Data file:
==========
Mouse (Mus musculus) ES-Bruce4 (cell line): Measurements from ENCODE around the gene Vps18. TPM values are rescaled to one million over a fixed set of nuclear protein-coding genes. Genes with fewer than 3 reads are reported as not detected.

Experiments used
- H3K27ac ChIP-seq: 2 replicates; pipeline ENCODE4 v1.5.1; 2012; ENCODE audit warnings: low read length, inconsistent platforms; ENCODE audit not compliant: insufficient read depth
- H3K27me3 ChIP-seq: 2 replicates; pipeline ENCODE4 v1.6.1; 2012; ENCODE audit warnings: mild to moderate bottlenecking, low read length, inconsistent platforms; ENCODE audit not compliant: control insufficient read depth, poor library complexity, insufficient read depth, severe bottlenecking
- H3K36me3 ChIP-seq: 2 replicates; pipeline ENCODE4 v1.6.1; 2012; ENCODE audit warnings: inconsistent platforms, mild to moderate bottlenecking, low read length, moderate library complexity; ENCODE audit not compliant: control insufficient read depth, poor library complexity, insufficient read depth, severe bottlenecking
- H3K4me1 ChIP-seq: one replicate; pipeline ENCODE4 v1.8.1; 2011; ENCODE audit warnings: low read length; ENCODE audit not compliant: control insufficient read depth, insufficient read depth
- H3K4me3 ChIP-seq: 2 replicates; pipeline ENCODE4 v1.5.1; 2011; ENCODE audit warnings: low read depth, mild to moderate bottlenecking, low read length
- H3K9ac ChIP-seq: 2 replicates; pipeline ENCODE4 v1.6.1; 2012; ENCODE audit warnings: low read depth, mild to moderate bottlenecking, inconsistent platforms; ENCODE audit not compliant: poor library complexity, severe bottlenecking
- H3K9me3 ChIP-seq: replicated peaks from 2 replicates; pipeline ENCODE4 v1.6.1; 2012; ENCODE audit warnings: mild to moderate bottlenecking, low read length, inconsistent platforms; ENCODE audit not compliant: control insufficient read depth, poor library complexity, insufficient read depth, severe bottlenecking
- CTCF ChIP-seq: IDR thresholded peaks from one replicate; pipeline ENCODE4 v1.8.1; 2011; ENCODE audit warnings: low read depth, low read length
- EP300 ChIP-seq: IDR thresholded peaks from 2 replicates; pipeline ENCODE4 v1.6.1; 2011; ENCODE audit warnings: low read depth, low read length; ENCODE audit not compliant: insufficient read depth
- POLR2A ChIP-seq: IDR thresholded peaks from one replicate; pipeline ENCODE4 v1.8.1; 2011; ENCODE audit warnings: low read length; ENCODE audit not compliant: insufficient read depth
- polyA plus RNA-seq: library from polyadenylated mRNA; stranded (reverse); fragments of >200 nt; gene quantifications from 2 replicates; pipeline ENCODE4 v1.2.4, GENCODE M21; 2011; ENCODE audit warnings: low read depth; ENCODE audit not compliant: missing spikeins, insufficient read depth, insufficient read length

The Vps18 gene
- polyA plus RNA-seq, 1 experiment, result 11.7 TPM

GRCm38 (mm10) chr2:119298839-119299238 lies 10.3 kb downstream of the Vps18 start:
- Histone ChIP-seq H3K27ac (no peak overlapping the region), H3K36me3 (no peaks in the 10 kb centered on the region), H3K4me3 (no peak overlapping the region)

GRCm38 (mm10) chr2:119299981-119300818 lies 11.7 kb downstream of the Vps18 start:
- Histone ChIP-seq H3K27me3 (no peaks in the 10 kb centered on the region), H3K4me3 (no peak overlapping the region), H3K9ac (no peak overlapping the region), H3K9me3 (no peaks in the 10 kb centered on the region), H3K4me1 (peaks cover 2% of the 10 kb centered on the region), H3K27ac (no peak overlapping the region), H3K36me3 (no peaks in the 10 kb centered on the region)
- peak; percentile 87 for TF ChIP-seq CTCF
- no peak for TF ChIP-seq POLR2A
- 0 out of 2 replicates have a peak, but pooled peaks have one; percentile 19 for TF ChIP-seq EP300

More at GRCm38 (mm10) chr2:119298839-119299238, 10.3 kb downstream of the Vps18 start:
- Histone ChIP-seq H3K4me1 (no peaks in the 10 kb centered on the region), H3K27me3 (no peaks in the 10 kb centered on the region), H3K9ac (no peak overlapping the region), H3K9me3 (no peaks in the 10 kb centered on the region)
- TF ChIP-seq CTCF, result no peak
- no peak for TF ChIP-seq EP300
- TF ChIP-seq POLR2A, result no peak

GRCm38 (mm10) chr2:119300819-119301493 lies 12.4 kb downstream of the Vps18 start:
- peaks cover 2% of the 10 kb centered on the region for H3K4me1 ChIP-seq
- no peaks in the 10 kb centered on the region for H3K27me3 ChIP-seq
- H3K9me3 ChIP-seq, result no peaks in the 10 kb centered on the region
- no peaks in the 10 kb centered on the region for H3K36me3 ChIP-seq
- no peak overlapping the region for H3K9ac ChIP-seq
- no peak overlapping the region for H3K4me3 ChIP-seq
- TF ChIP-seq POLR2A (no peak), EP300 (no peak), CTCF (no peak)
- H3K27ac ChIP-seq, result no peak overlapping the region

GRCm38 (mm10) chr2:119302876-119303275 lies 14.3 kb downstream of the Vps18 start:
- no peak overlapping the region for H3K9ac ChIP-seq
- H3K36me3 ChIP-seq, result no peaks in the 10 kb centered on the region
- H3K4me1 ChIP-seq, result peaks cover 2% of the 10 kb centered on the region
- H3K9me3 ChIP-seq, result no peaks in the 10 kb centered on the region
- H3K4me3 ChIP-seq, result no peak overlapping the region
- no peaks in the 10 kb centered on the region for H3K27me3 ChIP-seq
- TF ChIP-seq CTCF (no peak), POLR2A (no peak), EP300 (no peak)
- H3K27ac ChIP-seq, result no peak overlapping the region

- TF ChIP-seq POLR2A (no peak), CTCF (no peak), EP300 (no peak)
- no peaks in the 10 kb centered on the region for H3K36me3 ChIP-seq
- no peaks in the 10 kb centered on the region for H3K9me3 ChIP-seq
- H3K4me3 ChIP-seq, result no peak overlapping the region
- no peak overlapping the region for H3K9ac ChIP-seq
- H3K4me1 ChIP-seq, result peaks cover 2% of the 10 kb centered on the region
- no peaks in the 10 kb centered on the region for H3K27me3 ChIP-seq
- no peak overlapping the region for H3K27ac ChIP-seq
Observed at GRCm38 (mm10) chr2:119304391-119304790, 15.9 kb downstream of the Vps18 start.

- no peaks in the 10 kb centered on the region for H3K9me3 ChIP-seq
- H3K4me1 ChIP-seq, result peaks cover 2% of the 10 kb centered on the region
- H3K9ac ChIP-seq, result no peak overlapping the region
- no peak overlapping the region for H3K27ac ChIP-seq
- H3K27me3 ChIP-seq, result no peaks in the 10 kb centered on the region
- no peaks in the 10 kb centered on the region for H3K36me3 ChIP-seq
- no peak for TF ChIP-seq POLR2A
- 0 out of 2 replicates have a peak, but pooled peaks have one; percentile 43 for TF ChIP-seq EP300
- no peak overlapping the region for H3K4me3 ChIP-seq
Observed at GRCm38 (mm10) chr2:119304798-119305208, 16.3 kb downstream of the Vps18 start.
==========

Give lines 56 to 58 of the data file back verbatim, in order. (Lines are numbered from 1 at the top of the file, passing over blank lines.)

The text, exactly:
- H3K4me1 ChIP-seq, result peaks cover 2% of the 10 kb centered on the region
- H3K9ac ChIP-seq, result no peak overlapping the region
- no peak overlapping the region for H3K27ac ChIP-seq